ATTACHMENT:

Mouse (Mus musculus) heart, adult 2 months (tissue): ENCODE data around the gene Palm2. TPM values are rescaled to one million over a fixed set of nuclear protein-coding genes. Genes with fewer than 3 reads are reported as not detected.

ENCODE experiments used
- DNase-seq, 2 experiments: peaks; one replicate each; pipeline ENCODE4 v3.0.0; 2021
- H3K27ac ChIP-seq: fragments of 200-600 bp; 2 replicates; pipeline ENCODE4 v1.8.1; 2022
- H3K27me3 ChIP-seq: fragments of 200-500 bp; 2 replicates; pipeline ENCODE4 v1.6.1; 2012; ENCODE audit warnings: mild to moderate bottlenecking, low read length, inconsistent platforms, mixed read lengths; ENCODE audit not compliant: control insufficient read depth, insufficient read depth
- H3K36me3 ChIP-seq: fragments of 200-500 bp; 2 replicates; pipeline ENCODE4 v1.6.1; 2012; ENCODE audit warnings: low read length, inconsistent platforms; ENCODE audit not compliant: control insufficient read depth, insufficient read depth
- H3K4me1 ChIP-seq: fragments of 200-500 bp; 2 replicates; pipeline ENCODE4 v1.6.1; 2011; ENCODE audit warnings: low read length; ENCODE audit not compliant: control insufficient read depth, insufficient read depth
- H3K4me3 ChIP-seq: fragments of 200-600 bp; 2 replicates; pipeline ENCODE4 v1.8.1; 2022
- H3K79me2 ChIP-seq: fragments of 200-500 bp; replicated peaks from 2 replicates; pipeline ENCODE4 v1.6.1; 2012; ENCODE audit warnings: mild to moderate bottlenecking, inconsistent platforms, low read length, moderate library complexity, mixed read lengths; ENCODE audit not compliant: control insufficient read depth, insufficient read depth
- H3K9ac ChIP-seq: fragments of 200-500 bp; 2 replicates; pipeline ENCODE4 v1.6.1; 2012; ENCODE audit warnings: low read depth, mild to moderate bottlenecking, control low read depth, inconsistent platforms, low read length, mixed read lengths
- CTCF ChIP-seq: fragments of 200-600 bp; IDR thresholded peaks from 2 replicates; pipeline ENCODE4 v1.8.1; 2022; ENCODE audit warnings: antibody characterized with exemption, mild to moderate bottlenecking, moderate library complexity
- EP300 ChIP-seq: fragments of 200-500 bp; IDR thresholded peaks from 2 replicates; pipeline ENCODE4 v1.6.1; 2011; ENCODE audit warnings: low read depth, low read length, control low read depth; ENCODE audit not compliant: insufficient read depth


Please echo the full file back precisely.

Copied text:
Mouse (Mus musculus) heart, adult 2 months (tissue): ENCODE data around the gene Palm2. TPM values are rescaled to one million over a fixed set of nuclear protein-coding genes. Genes with fewer than 3 reads are reported as not detected.

ENCODE experiments used
- DNase-seq, 2 experiments: peaks; one replicate each; pipeline ENCODE4 v3.0.0; 2021
- H3K27ac ChIP-seq: fragments of 200-600 bp; 2 replicates; pipeline ENCODE4 v1.8.1; 2022
- H3K27me3 ChIP-seq: fragments of 200-500 bp; 2 replicates; pipeline ENCODE4 v1.6.1; 2012; ENCODE audit warnings: mild to moderate bottlenecking, low read length, inconsistent platforms, mixed read lengths; ENCODE audit not compliant: control insufficient read depth, insufficient read depth
- H3K36me3 ChIP-seq: fragments of 200-500 bp; 2 replicates; pipeline ENCODE4 v1.6.1; 2012; ENCODE audit warnings: low read length, inconsistent platforms; ENCODE audit not compliant: control insufficient read depth, insufficient read depth
- H3K4me1 ChIP-seq: fragments of 200-500 bp; 2 replicates; pipeline ENCODE4 v1.6.1; 2011; ENCODE audit warnings: low read length; ENCODE audit not compliant: control insufficient read depth, insufficient read depth
- H3K4me3 ChIP-seq: fragments of 200-600 bp; 2 replicates; pipeline ENCODE4 v1.8.1; 2022
- H3K79me2 ChIP-seq: fragments of 200-500 bp; replicated peaks from 2 replicates; pipeline ENCODE4 v1.6.1; 2012; ENCODE audit warnings: mild to moderate bottlenecking, inconsistent platforms, low read length, moderate library complexity, mixed read lengths; ENCODE audit not compliant: control insufficient read depth, insufficient read depth
- H3K9ac ChIP-seq: fragments of 200-500 bp; 2 replicates; pipeline ENCODE4 v1.6.1; 2012; ENCODE audit warnings: low read depth, mild to moderate bottlenecking, control low read depth, inconsistent platforms, low read length, mixed read lengths
- CTCF ChIP-seq: fragments of 200-600 bp; IDR thresholded peaks from 2 replicates; pipeline ENCODE4 v1.8.1; 2022; ENCODE audit warnings: antibody characterized with exemption, mild to moderate bottlenecking, moderate library complexity
- EP300 ChIP-seq: fragments of 200-500 bp; IDR thresholded peaks from 2 replicates; pipeline ENCODE4 v1.6.1; 2011; ENCODE audit warnings: low read depth, low read length, control low read depth; ENCODE audit not compliant: insufficient read depth